ShOR 365: Ever After

Photo Credit: 20th Century Fox

One of today’s films comes from a very timeless classic Cinderella. Like Dracula, Cinderella has been told in so many different ways, in so many different cultures and so many different mediums. In fact, I’m fairly certain the story really spawned the whole “rags-to-riches” trope. Or at least, the story helped the trope to gain some traction in the modern day. I can name about six or seven Cinderella stories off the top of my head and I have no doubt that there are plenty more out there that I don’t know about.

One of the films I do know is Ever After. It tells the story of Danielle (Drew Barrymore) who loses her father at a very young age and is put to work as a servant in her own home by her stepmother Rodmilla (Anjelica Houston) and her two daughters Marguerite (Megan Dodds) and Jacqueline (Melanie Lynskey). Despite this, Danielle is ahead of her time. She is smart, feisty, and determined to take back her home one way or another. She meets Prince Henry (Dougray Scott) when the prince steals one of her father’s horses but it’s only when she arrives in the village, dressed as a lady of the court, to save one of the servants, does Henry take notice of her. You can pretty much guess the rest.

I think my favorite part of this film was its mixture of the fantastical and the historical. I mean, the story of Cinderella is a false one. It’s very much a fairy tale. However, Ever After throws a few historical people in the mix and sets the tale before the French Revolution. In case you’re wondering, yes, this is the film with Leonardo Da Vinci as one of the main characters. Da Vinci in a fairy tale. What more could you possibly want? He was just the right amount of kooky and wise that made it feel like he really belonged to the story.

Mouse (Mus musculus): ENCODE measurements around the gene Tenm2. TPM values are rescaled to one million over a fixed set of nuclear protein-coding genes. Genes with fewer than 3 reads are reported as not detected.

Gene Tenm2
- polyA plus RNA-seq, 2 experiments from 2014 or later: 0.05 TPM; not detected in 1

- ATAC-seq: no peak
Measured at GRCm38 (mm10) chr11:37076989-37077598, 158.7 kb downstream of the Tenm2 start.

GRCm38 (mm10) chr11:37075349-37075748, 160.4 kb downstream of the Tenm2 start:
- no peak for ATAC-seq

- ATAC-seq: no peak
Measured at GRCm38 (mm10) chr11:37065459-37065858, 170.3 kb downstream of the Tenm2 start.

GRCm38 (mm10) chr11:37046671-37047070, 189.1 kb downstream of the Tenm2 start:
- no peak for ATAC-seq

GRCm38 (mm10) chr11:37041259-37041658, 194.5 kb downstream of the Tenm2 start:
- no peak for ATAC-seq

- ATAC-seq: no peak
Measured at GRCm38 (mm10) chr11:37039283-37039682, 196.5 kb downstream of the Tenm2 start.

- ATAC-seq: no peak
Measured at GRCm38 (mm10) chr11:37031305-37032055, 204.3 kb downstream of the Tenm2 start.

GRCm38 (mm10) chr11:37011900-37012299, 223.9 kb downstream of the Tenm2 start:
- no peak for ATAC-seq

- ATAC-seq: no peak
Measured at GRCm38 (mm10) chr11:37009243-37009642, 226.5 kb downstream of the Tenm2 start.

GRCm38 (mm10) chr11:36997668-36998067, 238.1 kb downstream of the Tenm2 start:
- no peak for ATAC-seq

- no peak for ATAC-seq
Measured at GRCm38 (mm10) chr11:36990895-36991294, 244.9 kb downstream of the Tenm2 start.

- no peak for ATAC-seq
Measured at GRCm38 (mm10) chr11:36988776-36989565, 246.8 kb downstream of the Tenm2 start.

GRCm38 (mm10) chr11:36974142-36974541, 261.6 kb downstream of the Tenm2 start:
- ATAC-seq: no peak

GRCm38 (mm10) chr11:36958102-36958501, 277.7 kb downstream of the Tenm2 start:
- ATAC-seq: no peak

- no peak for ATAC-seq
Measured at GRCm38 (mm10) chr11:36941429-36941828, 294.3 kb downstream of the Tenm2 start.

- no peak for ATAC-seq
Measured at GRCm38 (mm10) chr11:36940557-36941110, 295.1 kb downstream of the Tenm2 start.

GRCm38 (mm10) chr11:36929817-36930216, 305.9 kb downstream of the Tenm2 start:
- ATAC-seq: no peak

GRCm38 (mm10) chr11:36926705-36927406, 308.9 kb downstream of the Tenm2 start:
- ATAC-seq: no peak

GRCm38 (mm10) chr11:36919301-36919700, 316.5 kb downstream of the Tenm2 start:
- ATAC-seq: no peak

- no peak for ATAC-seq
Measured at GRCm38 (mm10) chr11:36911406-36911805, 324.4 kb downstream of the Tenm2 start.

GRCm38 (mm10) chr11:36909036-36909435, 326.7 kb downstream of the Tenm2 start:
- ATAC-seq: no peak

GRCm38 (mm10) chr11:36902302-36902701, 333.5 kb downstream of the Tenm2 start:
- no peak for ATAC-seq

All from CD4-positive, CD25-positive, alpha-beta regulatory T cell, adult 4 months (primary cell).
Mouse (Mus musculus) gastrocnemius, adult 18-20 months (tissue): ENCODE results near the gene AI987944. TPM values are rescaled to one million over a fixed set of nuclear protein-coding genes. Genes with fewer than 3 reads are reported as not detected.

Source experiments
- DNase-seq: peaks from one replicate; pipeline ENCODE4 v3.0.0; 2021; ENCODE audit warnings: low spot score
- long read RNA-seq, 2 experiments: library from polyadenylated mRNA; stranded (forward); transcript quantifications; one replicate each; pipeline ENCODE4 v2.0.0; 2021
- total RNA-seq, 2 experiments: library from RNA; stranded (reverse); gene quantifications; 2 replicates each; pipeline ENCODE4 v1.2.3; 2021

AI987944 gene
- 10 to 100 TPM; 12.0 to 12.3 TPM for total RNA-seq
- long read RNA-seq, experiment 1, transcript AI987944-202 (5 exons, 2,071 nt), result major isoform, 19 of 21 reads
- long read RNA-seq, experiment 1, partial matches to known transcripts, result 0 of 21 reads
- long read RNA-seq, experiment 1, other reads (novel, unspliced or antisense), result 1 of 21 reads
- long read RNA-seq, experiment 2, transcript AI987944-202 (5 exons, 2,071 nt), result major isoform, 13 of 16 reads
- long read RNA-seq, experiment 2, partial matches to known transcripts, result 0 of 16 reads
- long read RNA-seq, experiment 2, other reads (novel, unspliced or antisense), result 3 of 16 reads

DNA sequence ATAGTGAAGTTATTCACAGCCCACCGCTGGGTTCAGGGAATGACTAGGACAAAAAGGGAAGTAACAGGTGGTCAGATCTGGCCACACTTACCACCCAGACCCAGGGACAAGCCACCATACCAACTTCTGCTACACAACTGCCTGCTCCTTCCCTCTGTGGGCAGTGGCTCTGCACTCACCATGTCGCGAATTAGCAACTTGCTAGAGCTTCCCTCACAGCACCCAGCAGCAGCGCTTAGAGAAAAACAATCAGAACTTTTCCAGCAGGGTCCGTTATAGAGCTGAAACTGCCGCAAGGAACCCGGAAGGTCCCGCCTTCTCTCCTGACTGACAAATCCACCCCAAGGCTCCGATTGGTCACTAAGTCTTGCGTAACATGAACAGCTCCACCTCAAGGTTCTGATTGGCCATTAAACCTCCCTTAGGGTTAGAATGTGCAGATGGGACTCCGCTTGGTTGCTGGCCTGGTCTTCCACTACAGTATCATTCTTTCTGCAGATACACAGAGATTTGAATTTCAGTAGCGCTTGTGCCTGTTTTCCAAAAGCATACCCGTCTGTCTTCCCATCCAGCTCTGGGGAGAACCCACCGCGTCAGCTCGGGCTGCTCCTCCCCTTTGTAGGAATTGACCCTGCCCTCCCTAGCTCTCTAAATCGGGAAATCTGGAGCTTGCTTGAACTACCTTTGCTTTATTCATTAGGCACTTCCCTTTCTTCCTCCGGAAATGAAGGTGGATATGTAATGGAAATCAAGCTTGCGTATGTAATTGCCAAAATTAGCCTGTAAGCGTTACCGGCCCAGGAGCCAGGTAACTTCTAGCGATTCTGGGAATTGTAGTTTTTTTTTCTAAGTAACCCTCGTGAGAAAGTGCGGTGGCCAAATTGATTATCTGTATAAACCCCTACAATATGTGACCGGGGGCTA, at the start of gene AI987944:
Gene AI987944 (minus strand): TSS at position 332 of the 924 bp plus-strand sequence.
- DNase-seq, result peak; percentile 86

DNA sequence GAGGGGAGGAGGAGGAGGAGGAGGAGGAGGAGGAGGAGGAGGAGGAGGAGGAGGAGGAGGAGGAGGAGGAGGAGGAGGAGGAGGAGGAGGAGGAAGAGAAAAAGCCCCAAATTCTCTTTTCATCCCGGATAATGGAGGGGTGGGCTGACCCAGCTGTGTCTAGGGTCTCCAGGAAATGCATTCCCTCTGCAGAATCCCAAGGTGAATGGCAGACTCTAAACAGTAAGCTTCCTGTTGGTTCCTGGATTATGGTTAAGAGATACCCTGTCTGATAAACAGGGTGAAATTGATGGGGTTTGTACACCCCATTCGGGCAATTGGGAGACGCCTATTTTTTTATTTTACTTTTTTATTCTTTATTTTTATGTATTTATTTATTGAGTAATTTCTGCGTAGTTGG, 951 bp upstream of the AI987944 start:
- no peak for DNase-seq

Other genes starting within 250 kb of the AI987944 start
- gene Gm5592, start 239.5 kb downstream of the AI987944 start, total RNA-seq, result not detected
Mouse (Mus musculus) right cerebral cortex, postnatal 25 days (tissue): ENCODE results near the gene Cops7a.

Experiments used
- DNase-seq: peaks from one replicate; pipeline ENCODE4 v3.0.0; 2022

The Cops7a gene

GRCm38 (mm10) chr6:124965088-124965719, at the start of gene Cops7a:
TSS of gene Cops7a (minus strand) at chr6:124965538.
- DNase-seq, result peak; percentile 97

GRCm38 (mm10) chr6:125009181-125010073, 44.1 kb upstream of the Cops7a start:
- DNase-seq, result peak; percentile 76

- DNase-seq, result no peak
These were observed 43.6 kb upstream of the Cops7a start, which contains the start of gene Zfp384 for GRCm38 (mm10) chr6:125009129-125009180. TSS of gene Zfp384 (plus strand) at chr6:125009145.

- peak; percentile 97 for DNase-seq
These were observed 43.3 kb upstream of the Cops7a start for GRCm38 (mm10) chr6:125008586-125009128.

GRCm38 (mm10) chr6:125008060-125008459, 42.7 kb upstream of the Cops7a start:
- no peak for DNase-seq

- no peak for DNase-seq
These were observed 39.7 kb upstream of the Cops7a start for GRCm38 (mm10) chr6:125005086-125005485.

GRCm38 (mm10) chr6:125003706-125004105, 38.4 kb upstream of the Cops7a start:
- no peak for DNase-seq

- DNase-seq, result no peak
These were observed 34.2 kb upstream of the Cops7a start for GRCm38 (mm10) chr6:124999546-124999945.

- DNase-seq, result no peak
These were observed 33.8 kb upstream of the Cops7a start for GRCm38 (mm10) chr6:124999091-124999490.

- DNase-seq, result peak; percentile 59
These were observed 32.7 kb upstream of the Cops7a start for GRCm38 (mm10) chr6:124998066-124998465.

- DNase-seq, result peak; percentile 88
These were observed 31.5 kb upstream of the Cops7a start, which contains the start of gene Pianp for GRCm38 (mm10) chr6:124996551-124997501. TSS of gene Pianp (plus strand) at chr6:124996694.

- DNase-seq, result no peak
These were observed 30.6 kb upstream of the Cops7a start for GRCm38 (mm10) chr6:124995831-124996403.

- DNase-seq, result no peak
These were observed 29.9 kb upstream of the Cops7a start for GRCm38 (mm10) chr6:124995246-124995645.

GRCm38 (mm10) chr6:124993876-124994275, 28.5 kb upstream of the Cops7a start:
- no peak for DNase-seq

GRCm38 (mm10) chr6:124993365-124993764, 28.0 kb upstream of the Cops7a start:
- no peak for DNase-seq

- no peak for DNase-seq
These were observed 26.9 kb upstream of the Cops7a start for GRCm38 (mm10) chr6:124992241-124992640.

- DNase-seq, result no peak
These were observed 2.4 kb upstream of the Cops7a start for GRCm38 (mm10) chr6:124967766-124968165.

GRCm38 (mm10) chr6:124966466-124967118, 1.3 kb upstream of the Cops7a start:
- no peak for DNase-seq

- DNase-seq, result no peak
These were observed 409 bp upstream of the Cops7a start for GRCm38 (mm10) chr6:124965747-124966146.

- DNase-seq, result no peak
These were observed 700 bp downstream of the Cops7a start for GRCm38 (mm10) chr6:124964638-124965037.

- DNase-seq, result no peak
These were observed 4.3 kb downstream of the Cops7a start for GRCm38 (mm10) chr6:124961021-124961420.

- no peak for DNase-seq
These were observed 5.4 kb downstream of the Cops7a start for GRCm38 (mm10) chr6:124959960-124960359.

To add to that, Danielle is very much a modern-day heroine in a period piece and she’s timeless. This is the perfect type of woman empowerment. Danielle takes no prisoners as she blossoms and grows into her own person. Once she’s no longer dogged and under Rodmilla’s thumb, she proves herself to be strong and quite capable. Not only that, Danielle is smart. She’s both book smart and street smart. She proves herself a worthy adversary with a pair of swords on one occasion, apples on another, and, since she’s so witty, she manages to save Henry from a band of gypsies which ends with the gypsies befriending Henry. Of course, Barrymore revels in this role. Distracting fake accent aside, she is the quintessential Cinderella. I don’t care what anyone else says.

On a bit of a vain note, Scott is one of the most handsome princes too. He plays Henry as a man who is quite attuned to what he wants and even that is a little ahead of his time as well. He openly and blatantly defies his parents and he runs off on more than one occasion. I suppose, in some aspects, Henry is what Danielle should be and vice versa but the writers flip that pleasantly on its head and it’s so refreshing. The whole story is refreshing and exciting and nearly twenty years later, it holds up so well.

Ever After is really the only Cinderella story you should watch. I will defend that to the grave. It’s so different and nice. Other filmmakers really need to revisit this film so they know how it’s done.


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